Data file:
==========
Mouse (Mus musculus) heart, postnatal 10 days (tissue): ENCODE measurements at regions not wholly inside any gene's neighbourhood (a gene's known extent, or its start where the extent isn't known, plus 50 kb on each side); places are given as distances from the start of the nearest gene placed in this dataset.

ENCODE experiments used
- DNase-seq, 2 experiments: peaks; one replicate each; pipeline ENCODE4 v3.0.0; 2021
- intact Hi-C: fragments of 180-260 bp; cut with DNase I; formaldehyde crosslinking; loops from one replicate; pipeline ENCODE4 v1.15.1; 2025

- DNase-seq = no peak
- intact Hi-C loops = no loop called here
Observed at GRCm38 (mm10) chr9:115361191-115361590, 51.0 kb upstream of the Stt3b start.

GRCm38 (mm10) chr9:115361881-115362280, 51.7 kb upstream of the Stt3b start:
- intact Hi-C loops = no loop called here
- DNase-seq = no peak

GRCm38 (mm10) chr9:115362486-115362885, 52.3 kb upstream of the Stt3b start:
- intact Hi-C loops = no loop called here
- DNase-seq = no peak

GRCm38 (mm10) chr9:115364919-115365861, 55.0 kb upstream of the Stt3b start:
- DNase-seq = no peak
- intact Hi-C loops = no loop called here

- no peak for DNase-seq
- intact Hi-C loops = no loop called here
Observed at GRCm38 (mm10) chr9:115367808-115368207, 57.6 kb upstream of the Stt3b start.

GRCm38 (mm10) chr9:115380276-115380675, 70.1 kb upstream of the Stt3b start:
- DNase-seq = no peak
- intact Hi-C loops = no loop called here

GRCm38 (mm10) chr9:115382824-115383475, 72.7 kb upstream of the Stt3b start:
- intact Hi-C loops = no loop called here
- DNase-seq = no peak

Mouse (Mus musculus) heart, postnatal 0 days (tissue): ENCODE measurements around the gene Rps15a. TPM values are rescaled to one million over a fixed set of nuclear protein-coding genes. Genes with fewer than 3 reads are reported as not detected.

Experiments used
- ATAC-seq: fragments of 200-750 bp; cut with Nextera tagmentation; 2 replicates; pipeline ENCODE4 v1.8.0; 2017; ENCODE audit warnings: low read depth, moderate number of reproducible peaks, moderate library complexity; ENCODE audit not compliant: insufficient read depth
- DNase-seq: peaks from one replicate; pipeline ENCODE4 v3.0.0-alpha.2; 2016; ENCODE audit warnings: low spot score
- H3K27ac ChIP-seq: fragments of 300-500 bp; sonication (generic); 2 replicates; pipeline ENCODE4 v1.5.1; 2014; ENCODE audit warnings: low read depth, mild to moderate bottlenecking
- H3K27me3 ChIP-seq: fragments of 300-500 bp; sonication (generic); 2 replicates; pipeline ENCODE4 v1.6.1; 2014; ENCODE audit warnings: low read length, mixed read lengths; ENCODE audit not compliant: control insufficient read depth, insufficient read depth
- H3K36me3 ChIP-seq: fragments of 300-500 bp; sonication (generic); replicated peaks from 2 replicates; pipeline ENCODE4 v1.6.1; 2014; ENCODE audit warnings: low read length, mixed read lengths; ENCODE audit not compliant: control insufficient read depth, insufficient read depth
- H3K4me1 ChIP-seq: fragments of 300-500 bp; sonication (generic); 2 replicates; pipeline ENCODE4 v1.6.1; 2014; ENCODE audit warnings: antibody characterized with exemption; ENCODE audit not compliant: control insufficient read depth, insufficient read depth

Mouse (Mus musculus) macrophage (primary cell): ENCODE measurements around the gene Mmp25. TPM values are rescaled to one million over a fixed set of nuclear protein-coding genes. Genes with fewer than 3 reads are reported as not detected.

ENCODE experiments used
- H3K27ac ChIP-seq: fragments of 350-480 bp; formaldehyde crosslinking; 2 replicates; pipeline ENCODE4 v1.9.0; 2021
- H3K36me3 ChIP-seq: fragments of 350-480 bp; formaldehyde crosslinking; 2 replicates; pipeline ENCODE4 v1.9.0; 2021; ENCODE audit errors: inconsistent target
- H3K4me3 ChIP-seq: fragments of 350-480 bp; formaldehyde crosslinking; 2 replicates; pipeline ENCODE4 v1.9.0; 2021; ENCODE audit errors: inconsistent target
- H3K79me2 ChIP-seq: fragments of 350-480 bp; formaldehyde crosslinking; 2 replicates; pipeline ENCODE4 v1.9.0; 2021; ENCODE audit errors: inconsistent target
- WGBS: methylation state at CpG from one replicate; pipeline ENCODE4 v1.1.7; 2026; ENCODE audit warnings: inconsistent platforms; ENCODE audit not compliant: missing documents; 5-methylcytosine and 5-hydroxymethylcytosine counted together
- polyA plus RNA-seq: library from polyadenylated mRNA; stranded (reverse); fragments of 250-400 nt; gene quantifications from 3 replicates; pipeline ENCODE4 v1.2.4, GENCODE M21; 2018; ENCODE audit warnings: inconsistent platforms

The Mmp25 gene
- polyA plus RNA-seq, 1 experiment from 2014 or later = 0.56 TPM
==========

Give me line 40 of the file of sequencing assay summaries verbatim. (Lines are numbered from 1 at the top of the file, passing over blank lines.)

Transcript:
- WGBS: methylation state at CpG from one replicate; pipeline ENCODE4 v1.1.7; 2026; ENCODE audit warnings: inconsistent platforms; ENCODE audit not compliant: missing documents; 5-methylcytosine and 5-hydroxymethylcytosine counted together